The architects were Francesc Mitjans and Josep Soteras, with the collaboration of Lorenzo García-Barbón. In May 1972, Camp Nou hosted its first European Cup Winners' Cup final between Rangers and Dynamo Moscow. Rangers won the match with a score of 3–2; the 1970s marked a turning point for Barcelona with the signing of a new player, Johan Cruyff, in 1973. Electronic scoreboards were installed in the stadium two years later; the stadium underwent an expansion in 1980, in anticipation of the 1982 FIFA World Cup, which added boxes, VIP lounges, a new press area, new markers and the construction of the third tier, smaller in height than the original design by 6 metres. The expansion of the stadium added 22,150 new seats, taking the total seating capacity to 71,731, the standing capacity was expanded by 16,500 to 49,670, taking the total stadium capacity to 121,401. FC Barcelona's record attendance was set on 5 March 1986 in the European Cup quarter-final against Juventus in front of 120,000 spectators, just 1,401 shy of the stadium's capacity.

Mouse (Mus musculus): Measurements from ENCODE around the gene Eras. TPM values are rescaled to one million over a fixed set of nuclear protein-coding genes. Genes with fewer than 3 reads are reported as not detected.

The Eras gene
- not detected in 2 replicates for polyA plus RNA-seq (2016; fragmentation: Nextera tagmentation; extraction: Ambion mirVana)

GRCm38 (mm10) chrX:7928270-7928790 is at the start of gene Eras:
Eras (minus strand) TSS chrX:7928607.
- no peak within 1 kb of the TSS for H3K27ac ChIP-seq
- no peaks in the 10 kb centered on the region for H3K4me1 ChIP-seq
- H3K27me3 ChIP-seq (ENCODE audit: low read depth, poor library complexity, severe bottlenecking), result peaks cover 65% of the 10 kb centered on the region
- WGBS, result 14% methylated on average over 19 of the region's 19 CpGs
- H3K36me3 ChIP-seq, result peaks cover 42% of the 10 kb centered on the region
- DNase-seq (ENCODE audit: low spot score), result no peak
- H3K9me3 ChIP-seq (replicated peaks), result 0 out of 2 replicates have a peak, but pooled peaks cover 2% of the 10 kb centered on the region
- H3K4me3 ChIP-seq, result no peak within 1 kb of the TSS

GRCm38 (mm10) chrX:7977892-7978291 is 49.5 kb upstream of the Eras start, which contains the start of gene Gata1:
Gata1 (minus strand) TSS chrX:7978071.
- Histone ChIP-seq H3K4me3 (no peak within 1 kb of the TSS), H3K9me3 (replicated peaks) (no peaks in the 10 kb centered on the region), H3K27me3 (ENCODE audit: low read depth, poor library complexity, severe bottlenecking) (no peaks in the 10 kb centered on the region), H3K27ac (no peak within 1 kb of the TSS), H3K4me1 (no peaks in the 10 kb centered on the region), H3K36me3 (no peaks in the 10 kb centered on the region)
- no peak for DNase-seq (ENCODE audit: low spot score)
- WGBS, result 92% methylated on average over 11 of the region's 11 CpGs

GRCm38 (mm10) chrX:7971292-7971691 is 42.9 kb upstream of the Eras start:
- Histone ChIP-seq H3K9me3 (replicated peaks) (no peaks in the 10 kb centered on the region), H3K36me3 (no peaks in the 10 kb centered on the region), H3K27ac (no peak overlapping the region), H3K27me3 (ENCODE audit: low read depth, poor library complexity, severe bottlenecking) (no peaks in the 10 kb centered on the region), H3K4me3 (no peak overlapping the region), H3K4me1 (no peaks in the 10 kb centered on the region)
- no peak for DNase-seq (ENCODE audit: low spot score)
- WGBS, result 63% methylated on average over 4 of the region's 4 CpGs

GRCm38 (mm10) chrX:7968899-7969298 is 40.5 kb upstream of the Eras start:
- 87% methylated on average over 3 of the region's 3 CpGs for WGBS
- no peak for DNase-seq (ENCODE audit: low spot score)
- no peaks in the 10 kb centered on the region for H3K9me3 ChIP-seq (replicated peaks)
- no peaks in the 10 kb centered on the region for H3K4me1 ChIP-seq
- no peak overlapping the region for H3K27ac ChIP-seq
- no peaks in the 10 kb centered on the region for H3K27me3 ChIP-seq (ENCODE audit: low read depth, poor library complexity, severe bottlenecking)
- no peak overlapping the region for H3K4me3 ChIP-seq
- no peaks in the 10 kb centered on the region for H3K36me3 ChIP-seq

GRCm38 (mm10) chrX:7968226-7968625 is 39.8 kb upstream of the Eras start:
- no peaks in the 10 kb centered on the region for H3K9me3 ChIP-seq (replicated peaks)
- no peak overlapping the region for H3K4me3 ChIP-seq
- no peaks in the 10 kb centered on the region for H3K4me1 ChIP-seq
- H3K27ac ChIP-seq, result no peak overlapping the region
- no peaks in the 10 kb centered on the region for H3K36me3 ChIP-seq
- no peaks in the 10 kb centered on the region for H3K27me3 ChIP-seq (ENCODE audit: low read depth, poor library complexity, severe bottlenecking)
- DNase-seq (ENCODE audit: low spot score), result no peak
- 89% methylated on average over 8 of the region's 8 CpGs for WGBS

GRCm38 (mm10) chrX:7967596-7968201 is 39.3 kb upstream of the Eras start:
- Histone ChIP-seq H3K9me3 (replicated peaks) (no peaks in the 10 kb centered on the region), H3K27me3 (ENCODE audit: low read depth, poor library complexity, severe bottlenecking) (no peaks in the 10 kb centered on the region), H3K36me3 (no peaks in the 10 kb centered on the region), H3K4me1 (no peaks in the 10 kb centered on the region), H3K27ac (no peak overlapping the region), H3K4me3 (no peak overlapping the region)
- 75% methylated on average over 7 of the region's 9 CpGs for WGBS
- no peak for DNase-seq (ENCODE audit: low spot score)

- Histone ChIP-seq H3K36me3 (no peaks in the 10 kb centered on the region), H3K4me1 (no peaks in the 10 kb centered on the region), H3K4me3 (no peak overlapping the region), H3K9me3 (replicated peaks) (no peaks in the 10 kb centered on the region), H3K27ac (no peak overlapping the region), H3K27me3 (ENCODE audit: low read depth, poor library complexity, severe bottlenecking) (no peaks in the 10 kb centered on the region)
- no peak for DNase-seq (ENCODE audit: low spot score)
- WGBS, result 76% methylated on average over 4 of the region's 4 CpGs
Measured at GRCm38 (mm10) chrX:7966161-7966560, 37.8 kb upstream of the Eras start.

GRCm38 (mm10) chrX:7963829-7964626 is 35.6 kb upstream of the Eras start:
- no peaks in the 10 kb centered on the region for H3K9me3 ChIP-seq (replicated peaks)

Camp Nou was one of several stadiums used throughout the 1982 World Cup, hosting the inauguration ceremony on 13 June. It hosted more matches in that tournament than any of the 16 other stadiums used all over Spain, including the opening match, where the traditional opening ceremonies took place. In front of 95,000, Belgium upset the defending champions Argentina 1–0 in that opening match, it hosted three round-robin matches between the Soviet Union and Belgium, which Poland ended up winning and qualifying from to reach the semi-finals, where they played Italy at the Camp Nou, losing 2–0. The stadium's capacity has varied over the years, opening at 106,146, but growing to 121,401 for the 1982 FIFA World Cup. Apart from hosting Barcelona, Camp Nou is home to the Catalan team; the stadium is used for other football events. The European Cup final between Milan and Steaua București was held on 24 May 1989, with the Italian club winning 4–0. Camp Nou hosted part of the football competition, including the final, in the 1992 Summer Olympics.